17 3 mins 8 yrs

Much comment on the news that the first colonial settlers in North America, at Jamestown, Virginia, resorted to cannibalism in 1609-10. The BBC piece misses the point, citing attacks by the “indigenous Indian population”. The problem was an economic one in the catastrophic decision by the settlers to hold everything “in common”.

Less than half of them survived that first winter and more perished in the following year. Following this, “The Starving Time”, communism was abandoned and the survivors began to flourish.

Not for the first time, the communist error was repeated, this time at Plymouth during the winter of 1620-21. Again, the winter is hard and a half of the settlers die. Many of them were parasites, relying on others to do the hard work while knowing they would be fed. Remind you of anything?

The communist system was such a failure that William Bradford, the colony’s governor, wrote that they “began to think again”. The result was that: “The Governor (with the advice of the chiefest amongst them) gave way that they should set corn every man for his own particular, and in that regard trust to themselves”.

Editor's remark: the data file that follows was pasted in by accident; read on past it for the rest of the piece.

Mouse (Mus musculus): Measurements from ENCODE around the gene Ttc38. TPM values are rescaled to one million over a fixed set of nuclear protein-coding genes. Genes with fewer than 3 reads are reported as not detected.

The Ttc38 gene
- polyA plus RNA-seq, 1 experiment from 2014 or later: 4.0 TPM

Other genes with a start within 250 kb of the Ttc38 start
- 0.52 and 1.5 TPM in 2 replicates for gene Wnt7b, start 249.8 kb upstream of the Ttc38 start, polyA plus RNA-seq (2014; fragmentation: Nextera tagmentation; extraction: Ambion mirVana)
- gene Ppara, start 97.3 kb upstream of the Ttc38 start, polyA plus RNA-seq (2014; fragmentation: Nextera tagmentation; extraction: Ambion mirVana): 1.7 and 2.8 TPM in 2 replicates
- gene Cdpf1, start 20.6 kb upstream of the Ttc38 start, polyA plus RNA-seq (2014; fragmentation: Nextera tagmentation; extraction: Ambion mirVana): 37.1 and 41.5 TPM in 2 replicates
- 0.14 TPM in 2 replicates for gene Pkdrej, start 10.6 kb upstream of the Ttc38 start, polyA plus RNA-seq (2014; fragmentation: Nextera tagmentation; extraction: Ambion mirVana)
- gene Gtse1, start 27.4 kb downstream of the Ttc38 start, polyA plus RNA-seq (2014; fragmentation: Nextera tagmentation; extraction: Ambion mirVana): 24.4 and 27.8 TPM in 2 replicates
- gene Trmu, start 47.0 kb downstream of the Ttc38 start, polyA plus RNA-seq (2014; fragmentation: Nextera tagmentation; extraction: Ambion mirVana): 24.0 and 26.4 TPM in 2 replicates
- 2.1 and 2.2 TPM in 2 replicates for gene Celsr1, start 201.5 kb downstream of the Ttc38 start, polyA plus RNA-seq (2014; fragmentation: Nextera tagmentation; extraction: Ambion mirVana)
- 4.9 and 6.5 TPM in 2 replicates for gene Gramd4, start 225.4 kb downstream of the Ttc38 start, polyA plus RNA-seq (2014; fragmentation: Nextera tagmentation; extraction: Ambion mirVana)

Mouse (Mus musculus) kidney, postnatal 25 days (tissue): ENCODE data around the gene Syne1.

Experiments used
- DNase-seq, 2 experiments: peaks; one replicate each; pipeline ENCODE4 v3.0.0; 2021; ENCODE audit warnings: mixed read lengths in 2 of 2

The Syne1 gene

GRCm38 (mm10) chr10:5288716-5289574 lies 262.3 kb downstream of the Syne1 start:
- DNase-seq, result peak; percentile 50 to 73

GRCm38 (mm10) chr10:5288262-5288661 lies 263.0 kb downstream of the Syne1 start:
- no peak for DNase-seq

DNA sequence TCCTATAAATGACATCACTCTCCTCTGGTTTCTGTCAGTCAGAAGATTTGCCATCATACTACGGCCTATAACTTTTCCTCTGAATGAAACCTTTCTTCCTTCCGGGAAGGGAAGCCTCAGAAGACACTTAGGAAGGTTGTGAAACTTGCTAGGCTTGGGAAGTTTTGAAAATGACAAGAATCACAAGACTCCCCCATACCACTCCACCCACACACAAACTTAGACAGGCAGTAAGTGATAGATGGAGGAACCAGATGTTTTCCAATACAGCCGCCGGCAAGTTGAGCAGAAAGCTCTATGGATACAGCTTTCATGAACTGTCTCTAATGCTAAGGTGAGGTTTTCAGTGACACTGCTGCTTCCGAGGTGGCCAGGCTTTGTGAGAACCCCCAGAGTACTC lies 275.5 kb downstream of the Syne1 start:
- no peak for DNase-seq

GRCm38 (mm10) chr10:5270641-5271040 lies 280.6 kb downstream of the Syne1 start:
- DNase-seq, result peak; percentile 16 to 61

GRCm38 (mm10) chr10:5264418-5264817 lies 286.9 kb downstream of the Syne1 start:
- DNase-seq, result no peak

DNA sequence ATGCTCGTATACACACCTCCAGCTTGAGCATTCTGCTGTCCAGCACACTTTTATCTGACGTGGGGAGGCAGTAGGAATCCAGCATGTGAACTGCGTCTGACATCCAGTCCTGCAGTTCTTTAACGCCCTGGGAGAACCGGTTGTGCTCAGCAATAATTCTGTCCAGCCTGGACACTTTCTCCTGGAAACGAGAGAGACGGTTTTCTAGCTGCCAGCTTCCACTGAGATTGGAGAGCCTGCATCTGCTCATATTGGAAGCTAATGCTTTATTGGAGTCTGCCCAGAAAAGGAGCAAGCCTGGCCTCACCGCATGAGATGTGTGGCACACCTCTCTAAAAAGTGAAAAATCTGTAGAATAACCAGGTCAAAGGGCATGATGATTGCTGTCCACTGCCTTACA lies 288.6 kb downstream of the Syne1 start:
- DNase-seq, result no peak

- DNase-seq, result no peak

The outcome was magnificent: This had very good success, for it made all hands very industrious, so as much more corn was planted than otherwise would have been by any means the Governor or any other could use, and saved him a great deal of trouble, and gave far better content.”

The settlers started with a contrived system designed to give the fruits of someone’s labour to someone else. Disaster is therefore unavoidable. It was only when property rights and free markets were adopted instead that recovery began. At least they did think again. The incredible thing is that humanity keeps on returning to the putrid philosophy that almost killed them all.

More politically incorrect history can be found here and here.

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17 thoughts on “JAMESTOWN: THE FIRST COMMUNIST FAMINE

  1. Well observed Mr Moore.